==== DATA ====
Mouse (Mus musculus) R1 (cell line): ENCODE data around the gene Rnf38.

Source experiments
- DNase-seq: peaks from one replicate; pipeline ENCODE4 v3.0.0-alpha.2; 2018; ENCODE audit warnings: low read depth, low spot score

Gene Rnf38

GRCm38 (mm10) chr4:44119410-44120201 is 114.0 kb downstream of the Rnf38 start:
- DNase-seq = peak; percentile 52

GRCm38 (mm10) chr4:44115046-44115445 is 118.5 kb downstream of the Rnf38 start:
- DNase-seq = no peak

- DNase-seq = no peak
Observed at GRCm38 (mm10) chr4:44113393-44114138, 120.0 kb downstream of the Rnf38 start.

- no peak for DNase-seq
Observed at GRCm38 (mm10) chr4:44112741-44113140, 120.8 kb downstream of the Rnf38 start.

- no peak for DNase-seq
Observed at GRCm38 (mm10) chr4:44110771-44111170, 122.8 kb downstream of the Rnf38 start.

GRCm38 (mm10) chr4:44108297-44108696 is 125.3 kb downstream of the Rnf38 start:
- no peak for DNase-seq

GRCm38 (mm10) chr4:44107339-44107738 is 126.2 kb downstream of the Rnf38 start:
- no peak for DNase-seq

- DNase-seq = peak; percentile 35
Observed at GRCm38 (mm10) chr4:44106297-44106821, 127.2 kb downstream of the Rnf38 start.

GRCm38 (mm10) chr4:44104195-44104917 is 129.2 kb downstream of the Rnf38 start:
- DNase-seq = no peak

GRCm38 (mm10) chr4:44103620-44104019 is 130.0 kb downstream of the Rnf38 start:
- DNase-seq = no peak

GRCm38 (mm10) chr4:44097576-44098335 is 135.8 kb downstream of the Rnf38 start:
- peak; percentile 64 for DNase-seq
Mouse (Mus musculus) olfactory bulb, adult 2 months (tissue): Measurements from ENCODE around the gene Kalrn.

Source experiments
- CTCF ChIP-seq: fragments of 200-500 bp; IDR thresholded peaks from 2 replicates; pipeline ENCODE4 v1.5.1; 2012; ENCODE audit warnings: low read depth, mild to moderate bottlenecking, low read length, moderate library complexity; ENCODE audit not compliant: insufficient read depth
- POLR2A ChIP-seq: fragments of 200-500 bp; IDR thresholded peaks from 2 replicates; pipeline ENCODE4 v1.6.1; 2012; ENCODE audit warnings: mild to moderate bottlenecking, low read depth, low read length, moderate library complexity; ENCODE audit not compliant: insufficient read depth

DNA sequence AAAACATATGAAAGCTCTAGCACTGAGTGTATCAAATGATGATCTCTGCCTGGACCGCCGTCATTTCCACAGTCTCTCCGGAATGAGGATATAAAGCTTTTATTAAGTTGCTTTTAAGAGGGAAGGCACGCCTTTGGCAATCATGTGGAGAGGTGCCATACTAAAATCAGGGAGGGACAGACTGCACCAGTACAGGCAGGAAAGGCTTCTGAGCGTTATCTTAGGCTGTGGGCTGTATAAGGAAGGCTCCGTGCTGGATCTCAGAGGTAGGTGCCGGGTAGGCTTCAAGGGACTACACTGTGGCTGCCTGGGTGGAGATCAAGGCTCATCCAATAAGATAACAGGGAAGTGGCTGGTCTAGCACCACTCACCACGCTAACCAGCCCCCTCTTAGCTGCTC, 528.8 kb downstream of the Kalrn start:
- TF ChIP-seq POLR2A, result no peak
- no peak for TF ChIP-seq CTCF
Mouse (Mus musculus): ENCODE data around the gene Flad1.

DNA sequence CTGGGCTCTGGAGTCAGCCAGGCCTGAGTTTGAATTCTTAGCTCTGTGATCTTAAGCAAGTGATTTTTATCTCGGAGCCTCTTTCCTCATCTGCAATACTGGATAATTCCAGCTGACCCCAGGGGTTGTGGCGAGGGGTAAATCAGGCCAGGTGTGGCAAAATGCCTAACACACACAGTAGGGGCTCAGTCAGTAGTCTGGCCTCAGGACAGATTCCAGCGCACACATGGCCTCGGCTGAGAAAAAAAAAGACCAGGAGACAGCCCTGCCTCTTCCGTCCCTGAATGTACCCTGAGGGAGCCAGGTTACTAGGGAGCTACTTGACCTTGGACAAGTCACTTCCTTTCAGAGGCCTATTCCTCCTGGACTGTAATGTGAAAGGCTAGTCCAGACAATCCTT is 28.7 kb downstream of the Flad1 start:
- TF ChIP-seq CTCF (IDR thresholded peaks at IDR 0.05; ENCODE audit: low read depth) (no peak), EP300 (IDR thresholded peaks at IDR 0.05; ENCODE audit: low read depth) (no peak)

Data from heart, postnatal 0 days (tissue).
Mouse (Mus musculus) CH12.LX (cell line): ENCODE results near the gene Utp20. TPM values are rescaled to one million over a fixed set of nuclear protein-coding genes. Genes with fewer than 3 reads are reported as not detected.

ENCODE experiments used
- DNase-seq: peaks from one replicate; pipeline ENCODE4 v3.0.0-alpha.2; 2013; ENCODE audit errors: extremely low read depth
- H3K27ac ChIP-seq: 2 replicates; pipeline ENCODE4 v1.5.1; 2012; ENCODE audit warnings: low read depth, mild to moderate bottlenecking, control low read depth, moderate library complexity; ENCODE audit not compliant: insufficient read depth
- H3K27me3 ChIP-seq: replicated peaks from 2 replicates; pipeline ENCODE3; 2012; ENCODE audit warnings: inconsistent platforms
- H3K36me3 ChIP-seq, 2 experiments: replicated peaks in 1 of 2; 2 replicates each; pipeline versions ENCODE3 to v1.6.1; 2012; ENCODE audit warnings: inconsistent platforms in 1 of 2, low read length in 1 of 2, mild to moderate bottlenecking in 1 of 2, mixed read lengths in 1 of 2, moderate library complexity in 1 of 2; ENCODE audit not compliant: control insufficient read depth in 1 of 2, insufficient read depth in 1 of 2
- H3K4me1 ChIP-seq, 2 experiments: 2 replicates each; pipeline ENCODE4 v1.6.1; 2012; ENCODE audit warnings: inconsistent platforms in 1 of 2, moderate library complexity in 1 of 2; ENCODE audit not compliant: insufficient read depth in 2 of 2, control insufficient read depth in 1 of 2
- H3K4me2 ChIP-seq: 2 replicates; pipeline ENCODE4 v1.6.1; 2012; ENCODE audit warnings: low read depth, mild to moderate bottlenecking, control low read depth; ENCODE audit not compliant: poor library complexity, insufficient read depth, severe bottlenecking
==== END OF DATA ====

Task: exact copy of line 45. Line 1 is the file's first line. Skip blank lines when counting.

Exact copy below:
- H3K4me2 ChIP-seq: 2 replicates; pipeline ENCODE4 v1.6.1; 2012; ENCODE audit warnings: low read depth, mild to moderate bottlenecking, control low read depth; ENCODE audit not compliant: poor library complexity, insufficient read depth, severe bottlenecking